Cloud-native organizations embracing microservices are running into an unavoidable security question: how to handle microservice authorization controls?
The central problem is this: unlike monolithic app structures, microservices architectures expose dozens more functionality through APIs, which can leave them vulnerable to attack. If an attacker were to compromise one server in an application, in other words, they could call an APIs as if it were part of the application itself—granting the attacker further access to other functions and data. The solution for these companies is for their microservices teams to secure these internal APIs.
That’s part of the problem: practically speaking, this means that development teams need to enforce API authorization not only at the gateway, but also at the microservice level. This would be simple enough, if the problem needed to be solved for a single microservice.
However, there is the entire enterprise to consider—and the frequent outcome is that application development teams hardcode the authorization policy for each individual microservice within every application. Far from a neat, harmonious collection, these authorization policies come to represent an unholy mishmash of different coding assumptions, logics, configurations, limitations and, most confounding of all, coding languages.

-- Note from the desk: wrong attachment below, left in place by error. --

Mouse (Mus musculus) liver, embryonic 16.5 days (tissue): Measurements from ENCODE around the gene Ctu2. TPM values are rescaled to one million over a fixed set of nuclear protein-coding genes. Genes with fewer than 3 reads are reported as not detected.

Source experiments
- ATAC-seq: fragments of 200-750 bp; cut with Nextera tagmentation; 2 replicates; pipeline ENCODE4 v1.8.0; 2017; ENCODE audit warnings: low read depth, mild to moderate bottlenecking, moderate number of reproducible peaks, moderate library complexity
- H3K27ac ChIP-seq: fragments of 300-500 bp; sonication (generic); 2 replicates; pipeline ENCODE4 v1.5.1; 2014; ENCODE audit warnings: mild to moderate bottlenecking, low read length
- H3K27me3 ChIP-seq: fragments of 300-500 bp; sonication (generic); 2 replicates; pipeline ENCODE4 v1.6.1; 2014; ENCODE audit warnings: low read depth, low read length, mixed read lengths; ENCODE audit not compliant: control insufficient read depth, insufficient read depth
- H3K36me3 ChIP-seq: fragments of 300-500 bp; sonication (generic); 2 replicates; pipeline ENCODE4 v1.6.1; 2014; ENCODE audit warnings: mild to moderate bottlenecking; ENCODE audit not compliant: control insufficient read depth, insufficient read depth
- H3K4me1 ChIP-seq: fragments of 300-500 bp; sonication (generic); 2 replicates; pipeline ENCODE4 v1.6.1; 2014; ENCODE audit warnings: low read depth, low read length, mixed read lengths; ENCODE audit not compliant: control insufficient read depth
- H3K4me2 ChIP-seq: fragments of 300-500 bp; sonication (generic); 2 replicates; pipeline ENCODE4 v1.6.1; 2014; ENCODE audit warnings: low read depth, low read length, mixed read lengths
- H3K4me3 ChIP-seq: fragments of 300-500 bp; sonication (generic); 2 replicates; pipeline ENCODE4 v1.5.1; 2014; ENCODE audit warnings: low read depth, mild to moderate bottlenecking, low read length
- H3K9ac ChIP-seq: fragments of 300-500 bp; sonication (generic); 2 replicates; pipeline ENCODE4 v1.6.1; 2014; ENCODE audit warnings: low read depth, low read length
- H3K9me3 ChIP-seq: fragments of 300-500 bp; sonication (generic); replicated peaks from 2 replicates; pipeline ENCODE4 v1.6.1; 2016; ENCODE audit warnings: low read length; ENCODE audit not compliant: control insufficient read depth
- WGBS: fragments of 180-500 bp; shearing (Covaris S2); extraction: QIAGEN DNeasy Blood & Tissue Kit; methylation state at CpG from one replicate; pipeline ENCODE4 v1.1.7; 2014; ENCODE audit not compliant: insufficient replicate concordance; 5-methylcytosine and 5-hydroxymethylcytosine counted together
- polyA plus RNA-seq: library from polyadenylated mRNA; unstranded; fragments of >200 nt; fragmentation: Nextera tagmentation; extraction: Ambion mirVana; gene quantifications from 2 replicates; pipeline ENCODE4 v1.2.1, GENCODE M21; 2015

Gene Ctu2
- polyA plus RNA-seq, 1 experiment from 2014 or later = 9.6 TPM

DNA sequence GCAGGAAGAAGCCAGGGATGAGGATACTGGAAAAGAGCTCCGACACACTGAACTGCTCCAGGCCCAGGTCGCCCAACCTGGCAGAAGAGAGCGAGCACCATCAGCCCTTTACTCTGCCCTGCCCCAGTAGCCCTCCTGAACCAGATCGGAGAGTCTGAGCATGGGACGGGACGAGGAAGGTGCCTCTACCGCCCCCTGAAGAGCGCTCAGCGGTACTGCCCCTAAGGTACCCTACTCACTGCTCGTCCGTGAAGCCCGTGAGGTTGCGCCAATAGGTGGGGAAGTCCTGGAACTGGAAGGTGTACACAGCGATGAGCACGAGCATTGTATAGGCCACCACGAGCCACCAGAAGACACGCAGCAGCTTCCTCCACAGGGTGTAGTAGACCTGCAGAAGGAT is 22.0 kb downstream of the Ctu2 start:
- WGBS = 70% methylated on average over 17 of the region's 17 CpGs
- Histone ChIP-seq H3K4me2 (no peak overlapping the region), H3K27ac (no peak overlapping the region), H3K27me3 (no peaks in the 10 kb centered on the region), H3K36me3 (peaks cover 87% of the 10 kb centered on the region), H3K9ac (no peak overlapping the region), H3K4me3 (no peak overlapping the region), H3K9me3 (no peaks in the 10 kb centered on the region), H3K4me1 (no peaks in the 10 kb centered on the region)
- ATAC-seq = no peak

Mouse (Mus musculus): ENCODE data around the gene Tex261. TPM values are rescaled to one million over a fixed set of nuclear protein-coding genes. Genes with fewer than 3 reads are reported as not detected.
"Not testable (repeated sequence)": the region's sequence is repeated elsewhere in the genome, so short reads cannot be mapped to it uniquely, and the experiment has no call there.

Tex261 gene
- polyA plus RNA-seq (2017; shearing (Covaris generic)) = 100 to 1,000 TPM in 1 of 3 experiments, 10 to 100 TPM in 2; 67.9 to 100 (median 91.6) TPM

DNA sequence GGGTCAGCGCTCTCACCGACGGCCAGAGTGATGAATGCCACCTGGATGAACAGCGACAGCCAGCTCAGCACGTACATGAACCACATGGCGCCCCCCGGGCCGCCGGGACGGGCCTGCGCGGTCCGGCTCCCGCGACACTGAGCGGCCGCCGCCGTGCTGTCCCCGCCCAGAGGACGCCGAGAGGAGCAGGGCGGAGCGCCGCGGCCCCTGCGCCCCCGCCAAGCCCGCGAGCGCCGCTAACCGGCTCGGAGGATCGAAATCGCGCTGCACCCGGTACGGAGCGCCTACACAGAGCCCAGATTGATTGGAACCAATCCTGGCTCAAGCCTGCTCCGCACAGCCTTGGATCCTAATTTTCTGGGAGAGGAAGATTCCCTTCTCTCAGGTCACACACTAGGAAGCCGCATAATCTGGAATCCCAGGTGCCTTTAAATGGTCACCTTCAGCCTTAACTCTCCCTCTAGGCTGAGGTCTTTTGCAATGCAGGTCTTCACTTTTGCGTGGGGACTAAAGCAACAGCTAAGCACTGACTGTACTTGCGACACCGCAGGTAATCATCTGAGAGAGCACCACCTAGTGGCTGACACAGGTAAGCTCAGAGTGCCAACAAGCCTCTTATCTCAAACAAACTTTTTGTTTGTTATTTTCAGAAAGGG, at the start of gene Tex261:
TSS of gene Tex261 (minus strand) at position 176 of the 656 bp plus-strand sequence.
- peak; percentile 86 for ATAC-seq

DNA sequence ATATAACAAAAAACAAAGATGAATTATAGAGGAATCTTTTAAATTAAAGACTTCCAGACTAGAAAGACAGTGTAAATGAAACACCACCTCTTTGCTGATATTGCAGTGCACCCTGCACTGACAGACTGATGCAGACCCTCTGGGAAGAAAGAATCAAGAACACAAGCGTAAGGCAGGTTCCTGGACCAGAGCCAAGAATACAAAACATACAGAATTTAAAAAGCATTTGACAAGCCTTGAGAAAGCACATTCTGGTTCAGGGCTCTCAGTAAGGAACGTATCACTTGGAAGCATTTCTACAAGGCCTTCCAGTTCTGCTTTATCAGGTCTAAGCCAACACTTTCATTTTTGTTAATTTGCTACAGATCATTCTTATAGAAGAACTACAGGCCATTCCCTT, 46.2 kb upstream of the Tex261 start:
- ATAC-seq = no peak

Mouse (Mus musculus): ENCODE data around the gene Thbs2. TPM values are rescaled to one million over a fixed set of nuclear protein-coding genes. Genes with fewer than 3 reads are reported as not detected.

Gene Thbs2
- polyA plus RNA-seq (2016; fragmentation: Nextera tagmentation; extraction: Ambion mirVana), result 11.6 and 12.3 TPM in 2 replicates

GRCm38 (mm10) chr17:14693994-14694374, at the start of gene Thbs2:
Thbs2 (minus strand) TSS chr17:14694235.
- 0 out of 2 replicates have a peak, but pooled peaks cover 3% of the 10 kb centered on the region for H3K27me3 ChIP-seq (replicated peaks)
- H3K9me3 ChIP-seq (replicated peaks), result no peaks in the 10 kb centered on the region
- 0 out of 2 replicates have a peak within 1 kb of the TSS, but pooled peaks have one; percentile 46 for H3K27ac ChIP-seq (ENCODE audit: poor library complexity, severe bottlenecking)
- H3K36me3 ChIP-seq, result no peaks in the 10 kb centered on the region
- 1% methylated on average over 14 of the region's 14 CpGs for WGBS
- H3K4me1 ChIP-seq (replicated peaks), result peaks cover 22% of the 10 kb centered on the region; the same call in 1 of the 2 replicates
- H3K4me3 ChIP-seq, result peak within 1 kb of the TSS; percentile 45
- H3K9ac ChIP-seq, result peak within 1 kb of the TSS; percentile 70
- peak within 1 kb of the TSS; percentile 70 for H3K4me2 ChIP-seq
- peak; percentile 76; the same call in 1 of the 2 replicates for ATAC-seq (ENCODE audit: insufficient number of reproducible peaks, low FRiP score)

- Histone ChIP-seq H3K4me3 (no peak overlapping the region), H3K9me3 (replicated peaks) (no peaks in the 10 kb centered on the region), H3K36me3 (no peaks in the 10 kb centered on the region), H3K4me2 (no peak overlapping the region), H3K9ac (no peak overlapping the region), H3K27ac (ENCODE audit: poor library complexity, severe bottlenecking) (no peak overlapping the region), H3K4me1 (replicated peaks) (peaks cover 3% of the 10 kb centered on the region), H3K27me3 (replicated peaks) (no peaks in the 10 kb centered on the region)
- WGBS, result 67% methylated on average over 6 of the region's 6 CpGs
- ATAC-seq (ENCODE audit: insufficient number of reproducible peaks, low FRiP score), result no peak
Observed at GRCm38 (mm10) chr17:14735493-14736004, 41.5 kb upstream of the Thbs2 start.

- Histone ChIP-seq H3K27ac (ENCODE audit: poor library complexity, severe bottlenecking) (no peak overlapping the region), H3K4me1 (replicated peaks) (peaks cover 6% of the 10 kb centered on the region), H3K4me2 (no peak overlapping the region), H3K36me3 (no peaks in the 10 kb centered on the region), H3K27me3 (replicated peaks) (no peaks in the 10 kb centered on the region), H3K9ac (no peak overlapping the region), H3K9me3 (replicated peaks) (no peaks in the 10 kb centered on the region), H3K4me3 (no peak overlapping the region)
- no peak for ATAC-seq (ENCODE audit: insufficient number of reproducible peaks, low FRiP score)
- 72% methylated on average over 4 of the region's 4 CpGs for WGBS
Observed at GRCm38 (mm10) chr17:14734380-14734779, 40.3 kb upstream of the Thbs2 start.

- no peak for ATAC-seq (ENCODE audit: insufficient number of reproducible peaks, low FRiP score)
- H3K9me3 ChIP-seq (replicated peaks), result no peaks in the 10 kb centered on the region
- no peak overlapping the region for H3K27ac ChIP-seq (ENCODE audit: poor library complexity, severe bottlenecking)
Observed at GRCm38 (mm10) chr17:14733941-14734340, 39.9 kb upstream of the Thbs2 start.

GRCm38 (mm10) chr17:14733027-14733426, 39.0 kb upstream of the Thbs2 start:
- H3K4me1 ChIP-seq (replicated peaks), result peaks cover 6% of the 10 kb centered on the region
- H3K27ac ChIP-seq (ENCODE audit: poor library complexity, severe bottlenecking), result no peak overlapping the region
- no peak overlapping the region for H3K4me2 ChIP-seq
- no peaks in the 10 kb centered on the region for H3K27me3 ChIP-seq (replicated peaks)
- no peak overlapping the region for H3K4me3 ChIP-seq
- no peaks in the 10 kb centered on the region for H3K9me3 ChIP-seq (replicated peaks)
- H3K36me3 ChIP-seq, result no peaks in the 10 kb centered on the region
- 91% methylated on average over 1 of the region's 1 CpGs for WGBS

While one dev group writes in Java, the others prefer C, or Ruby, or Rust, and so on. Companies end up with a mosaic of different ways to implement authorization policy and logic that are hard to manage, hard to analyze for compliance and security and hardest of all to scale.
To solve this problem, organizations need unified tools—and a unified language—to implement and manage authorization policy across their microservices architectures. The first step in this process is, rather than hardcoding policy directly, to decouple authorization policy from the microservice itself. Then, to maintain the same performance and availability as if the policy were implemented inside the microservice, it is necessary to have the policy run as a kind of sidecar next to the microservice—or at least on the same server. This ensures that the microservice can retrieve an authorization decision quickly, even when the network is log-jammed.
In general, organizations need to find unified tools that let them implement distributed authorization policies, throughout the microservice application architecture, in a centralized way.